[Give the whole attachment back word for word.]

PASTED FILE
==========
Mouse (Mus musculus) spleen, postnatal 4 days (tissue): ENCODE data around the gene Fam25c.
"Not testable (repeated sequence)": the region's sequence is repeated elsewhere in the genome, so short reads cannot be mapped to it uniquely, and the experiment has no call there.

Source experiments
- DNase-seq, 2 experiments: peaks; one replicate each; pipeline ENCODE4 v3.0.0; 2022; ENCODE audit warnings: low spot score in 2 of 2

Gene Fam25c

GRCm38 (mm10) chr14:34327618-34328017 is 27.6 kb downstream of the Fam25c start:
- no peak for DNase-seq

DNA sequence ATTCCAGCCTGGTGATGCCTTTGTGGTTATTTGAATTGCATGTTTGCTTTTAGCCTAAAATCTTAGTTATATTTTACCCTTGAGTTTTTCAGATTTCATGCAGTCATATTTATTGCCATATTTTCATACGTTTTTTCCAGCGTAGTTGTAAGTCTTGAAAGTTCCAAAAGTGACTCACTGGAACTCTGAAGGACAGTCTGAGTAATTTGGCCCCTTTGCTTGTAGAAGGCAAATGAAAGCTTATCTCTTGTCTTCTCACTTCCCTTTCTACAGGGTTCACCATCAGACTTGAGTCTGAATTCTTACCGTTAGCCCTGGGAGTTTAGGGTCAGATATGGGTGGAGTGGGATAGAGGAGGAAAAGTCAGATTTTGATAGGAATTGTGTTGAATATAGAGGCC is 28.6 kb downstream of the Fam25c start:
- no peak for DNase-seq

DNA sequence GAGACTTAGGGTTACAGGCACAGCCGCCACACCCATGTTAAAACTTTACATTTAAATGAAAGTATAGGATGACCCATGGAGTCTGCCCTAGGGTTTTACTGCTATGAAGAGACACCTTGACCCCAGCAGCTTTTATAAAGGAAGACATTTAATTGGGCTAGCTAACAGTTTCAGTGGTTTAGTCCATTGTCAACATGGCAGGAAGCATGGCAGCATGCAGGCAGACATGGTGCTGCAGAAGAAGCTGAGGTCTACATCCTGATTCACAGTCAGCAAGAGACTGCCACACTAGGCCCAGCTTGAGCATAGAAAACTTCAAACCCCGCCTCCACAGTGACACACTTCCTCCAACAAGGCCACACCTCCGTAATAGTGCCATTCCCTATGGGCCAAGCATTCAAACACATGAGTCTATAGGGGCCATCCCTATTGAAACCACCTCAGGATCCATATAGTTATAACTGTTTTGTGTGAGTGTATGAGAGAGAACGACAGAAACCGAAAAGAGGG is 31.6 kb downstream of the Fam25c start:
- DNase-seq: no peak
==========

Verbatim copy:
Mouse (Mus musculus) spleen, postnatal 4 days (tissue): ENCODE data around the gene Fam25c.
"Not testable (repeated sequence)": the region's sequence is repeated elsewhere in the genome, so short reads cannot be mapped to it uniquely, and the experiment has no call there.

Source experiments
- DNase-seq, 2 experiments: peaks; one replicate each; pipeline ENCODE4 v3.0.0; 2022; ENCODE audit warnings: low spot score in 2 of 2

Gene Fam25c

GRCm38 (mm10) chr14:34327618-34328017 is 27.6 kb downstream of the Fam25c start:
- no peak for DNase-seq

DNA sequence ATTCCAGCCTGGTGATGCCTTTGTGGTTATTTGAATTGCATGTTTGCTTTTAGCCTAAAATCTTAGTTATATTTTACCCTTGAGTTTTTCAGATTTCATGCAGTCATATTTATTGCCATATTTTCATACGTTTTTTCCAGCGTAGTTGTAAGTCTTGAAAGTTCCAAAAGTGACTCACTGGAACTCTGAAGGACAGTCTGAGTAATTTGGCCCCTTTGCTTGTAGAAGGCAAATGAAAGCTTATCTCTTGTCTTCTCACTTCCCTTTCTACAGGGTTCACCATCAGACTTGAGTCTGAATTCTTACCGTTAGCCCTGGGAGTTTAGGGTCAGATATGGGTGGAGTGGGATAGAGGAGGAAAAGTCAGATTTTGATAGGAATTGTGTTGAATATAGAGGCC is 28.6 kb downstream of the Fam25c start:
- no peak for DNase-seq

DNA sequence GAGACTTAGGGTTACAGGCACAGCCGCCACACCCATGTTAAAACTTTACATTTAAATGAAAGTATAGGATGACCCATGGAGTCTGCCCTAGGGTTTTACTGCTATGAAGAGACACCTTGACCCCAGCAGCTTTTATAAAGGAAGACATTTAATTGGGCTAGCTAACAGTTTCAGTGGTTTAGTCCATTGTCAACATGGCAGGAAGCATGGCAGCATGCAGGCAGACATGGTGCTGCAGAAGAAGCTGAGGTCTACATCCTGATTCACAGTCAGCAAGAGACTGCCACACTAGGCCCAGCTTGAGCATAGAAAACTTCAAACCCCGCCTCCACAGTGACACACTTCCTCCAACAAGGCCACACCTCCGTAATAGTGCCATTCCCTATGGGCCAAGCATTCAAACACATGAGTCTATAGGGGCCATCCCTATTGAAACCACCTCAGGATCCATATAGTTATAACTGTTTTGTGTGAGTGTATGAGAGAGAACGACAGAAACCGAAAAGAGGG is 31.6 kb downstream of the Fam25c start:
- DNase-seq: no peak